“I feel in control of my life again” – Nadia’s story
Nadia reflects on her difficult journey through mental health services, from adolescence to adulthood. Though she was diagnosed with borderline personality disorder (BPD) and bipolar disorder much later in her life, she is now the most stable she has ever been.
Growing up, I always felt different to my peers. I was emotional, loud, reckless and desperate to be liked. I was also severely depressed which is when my mum took me to the GP for the first time. I was diagnosed with anxiety and depression, referred to CAMHS (Child and Adolescent Mental Health Services) and started on anti-depressants. Little did I know this would be the start of 20+ years in and out of mental health services.
After a few days of taking this medication, I was euphoric, irritable, barely sleeping and acting completely out of character. Looking back at it now, I believe this was my first hypomanic episode. It was at this point in my life that I start researching what was ‘wrong’ with me. Information from websites, like Rethink, helped me figure out what I most related to.
Receiving the diagnosis at the age of 28 was bittersweet.
At my first CAMHS appointment, I told the psychiatrist that I thought I may have bipolar disorder or borderline personality disorder (BPD). These suggestions were quickly dismissed because I was ‘too young’ (16) to be diagnosed. I bounced back and forth with mental health services until my 18th birthday, when I was told I was too old to keep seeing CAMHS but not severe enough to be moved over to adult mental health services.
When I moved to university, I went completely off the rails. I fell into addiction and stopped taking all my medications. I was drinking heavily, regularly using substances, got myself in a lot of debt, lost countless relationships and put myself in really dangerous situations.
I was lucky to meet my current partner during this time and he really supported me through the highs and lows. He’s actually the one who encouraged me to give mental health services one more try. When I graduated from university, I landed a job at a small charity working with young people.
I was drinking heavily, regularly using substances, got myself in a lot of debt, lost countless relationships and put myself in really dangerous situations.
I managed to get an appointment and after a six month wait and 40 minute chat, I was officially diagnosed with BPD. I was started on an antipsychotic and referred for intensive therapy. I still questioned if I had bipolar but was told again that I did not fully meet the criteria. The therapy helped me in ways I never thought it would. I know I was probably being naïve, but it was so much harder than I ever imagined it would be.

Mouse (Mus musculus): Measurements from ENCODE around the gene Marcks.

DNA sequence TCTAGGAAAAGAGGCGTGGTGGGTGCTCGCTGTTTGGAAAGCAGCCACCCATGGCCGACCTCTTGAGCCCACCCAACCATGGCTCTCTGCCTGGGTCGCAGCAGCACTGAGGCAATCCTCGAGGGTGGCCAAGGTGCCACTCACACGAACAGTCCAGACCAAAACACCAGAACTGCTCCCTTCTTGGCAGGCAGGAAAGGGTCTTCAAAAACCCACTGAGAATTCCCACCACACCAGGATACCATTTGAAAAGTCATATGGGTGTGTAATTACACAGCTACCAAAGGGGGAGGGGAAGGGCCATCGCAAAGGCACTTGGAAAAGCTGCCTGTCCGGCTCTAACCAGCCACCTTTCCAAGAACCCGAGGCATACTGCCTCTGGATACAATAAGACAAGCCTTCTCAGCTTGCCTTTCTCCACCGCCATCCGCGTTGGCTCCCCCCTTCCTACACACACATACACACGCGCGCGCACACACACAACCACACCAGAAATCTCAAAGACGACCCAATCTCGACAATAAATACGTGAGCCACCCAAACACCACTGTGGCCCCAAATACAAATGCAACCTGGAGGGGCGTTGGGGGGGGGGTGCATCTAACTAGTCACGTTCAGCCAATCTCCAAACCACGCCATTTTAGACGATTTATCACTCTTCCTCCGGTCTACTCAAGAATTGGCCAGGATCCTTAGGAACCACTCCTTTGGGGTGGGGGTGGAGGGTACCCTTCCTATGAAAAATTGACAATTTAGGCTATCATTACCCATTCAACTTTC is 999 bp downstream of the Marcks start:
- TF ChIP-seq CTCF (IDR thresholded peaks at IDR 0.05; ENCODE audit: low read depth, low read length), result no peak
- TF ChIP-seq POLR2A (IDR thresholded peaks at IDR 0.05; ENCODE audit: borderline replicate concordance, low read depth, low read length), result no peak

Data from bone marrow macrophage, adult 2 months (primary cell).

I saw many psychiatrists as they kept leaving the NHS, and in February 2023 I was assigned another new one. I once again mentioned I thought I may have bipolar disorder type two, and this was the first time with a mental health professional where I actually felt listened to. She agreed that I met all the symptoms and diagnosed me.
Receiving the diagnosis at the age of 28 was bittersweet. I was happy to finally have answers and hopefully be able to start a treatment plan that worked. But I was also so angry. I was angry that I could have avoided so much debt, three suicide attempts, trauma, lost friendships if I’d just been listened to earlier.
Little 12-year-old me never would have thought I could be where I am now.
I am so happy to say that after six months on a new medication, this is the first year since I was 12 that I haven’t had a depressive episode in the autumn. My mood has been the most stable it’s ever been, and I feel in control of my life again. Through all of this I have stayed in the same job, with the same partner (eight years now!) and I’ve even worked my way up to becoming the Chief Executive.
I still have episodes, but they are less severe and less often; they don’t interfere with my life anymore. I’m actually waiting to be reassessed to see if I still have BPD as I feel after therapy, I no longer meet the criteria.
One of the biggest things I had to come to terms with, is that therapy is not going to ‘fix’ me, but teach me better ways of coping. Little 12-year-old me never would have thought I could be where I am now, I never thought I would amount to anything. Yet here I am.
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